It Took Me a While to Get Her Eschatology!
Discussing we were discussing Mercy Amba Oduyoye’s chapter we quickly got distracted wondering: is she is really speaking for all African Women, or rather perhaps Ghanaian women, or women from the Ivory Coast. Our attention was especially honed in on this considering Yong’s chapter was quite explicit as it reminded readers that Asian Theology is an incredibly broad term with very diverse subcategories under its umbrella: Indian Theology and South East Asian Theology, Mijung Korean theology.
As I reread Oduyoye’s chapter I found myself getting further frustrated. Her discussion on Hope reminded me of a very white American Evangelical understanding of pride and sacrifice. In Memories of God: Theological Reflections on a Life Roberta Bondi tells the story of growing up in a religious community that simply expected women to sacrifice for their family. When a neighbor woman’s husband left her for another woman the distain in the gossip blamed this victim. She wasn’t making enough sacrifice for her husband and family.  I first read Oduyoye’s notion of hope for African women as: continue to endure hardship, for one day Christ will come. Furthermore, Oduyoye says that the African idea of “peace and prosperity… does not allow for despair.” I was feeling that Oduyoye was saying that in Africa women inhibited peace and prosperity if they feel the despair of both the West’s rape of their home, as well as their culture’s abandonment of their personhood. As a woman who has dealt with plenty of depression (despair) having not come from a place that has been pillaged or a culture that has denied my personhood I was overwhelmed.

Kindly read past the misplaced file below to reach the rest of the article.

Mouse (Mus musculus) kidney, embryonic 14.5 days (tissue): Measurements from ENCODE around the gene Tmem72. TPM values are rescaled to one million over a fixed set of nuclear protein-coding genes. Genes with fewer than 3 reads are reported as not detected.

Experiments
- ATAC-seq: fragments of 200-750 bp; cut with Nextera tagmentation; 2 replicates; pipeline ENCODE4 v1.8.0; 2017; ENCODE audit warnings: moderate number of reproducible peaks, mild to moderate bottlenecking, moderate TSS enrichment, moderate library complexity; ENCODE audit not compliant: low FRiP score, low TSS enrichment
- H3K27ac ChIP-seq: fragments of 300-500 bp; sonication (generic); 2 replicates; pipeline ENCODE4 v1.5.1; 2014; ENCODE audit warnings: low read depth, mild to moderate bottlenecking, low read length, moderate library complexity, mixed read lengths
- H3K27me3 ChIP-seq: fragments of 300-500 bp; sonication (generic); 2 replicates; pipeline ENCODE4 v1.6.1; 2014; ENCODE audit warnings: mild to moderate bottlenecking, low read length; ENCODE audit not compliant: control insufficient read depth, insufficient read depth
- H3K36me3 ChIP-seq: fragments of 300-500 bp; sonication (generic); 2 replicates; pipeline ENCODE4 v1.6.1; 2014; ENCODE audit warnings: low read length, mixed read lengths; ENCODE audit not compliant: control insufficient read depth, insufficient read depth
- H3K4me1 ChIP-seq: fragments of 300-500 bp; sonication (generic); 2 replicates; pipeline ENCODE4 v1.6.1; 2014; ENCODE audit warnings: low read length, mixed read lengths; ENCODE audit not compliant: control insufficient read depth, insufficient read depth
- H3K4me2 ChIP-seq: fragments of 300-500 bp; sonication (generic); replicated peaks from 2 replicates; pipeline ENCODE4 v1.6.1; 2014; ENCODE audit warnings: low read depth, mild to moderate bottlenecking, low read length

Confused I thumbed through the chapter again. There at the beginning of the chapter was the title: Eschatology. Suddenly Oduyoye’s words were making sense to me. She is not writing about how it is in Africa now, but rather she is writing on how some African women see the end times coming to fruition. It is not that despair is a stumbling block to peace and prosperity, but rather when peace and prosperity come, they will transform despair.
My church often talks of the Kingdom of God as being here and now. So when Oduyoye says “Self-sacrifice is either for all or for no one. It does not work out as God’s method of salvation if victimization is being labeled as self-giving” I am left contemplating the glory this holds for the Kingdom of God here and now. For me this feels like and eschatological invitation to push back on the patriarchy that say it is a woman’s responsibility not a man’s to sacrifice for their family. I feel an invitation to be angry at the clergy that tell young wives they are at fault for their abuse for not being good enough wives. By no means is Oduyoye’s goal to convince readers to start a revolution. Rather her call is to step into and further the Kingdom of God that is here and now.
 Bondi, Memories of God: Theological Reflections on a Life (Nashville, Tn: Abigndon Press, 1995).
 Oduyoye, Escatology in African Women’s Theology (Cleveland, OH: Pilgrims Press, 2001),113.
 Oduyoye, Escatology in African Women’s Theology (Cleveland, OH: Pilgrims Press, 2001),118.